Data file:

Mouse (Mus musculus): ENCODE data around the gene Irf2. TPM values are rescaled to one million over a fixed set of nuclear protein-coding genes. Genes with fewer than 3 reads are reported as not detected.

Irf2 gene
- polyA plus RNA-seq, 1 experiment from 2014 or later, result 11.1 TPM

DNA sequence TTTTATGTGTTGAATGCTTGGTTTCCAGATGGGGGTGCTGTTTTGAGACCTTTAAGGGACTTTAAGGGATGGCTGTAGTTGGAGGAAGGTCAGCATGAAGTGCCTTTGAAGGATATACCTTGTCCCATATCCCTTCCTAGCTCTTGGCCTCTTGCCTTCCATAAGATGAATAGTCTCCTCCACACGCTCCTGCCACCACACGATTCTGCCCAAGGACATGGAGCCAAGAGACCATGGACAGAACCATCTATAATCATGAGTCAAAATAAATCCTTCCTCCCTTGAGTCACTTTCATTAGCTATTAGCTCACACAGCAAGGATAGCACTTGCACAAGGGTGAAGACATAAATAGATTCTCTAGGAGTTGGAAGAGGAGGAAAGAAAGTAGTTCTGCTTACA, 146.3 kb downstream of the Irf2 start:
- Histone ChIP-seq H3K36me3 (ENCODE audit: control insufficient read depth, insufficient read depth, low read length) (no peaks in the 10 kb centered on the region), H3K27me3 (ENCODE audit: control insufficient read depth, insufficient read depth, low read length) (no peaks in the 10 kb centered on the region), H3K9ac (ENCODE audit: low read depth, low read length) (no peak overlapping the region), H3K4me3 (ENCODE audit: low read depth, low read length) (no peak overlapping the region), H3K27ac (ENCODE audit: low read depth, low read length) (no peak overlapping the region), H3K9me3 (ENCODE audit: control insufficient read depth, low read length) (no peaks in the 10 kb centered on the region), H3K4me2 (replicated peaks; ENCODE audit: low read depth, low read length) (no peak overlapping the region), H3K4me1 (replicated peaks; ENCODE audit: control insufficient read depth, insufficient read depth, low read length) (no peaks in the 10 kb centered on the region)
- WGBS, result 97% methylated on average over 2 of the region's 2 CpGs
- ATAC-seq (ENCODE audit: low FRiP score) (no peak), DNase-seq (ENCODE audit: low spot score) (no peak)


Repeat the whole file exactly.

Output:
Mouse (Mus musculus): ENCODE data around the gene Irf2. TPM values are rescaled to one million over a fixed set of nuclear protein-coding genes. Genes with fewer than 3 reads are reported as not detected.

Irf2 gene
- polyA plus RNA-seq, 1 experiment from 2014 or later, result 11.1 TPM

DNA sequence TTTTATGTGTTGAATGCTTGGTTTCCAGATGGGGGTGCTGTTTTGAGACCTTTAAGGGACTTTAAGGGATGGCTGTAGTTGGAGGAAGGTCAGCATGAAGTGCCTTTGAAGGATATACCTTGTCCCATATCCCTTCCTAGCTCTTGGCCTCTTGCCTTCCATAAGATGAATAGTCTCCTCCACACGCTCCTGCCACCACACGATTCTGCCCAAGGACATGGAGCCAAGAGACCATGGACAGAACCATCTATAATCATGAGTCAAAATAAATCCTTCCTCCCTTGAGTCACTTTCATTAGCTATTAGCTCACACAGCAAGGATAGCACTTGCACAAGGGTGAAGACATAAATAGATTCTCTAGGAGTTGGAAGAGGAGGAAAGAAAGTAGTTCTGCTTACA, 146.3 kb downstream of the Irf2 start:
- Histone ChIP-seq H3K36me3 (ENCODE audit: control insufficient read depth, insufficient read depth, low read length) (no peaks in the 10 kb centered on the region), H3K27me3 (ENCODE audit: control insufficient read depth, insufficient read depth, low read length) (no peaks in the 10 kb centered on the region), H3K9ac (ENCODE audit: low read depth, low read length) (no peak overlapping the region), H3K4me3 (ENCODE audit: low read depth, low read length) (no peak overlapping the region), H3K27ac (ENCODE audit: low read depth, low read length) (no peak overlapping the region), H3K9me3 (ENCODE audit: control insufficient read depth, low read length) (no peaks in the 10 kb centered on the region), H3K4me2 (replicated peaks; ENCODE audit: low read depth, low read length) (no peak overlapping the region), H3K4me1 (replicated peaks; ENCODE audit: control insufficient read depth, insufficient read depth, low read length) (no peaks in the 10 kb centered on the region)
- WGBS, result 97% methylated on average over 2 of the region's 2 CpGs
- ATAC-seq (ENCODE audit: low FRiP score) (no peak), DNase-seq (ENCODE audit: low spot score) (no peak)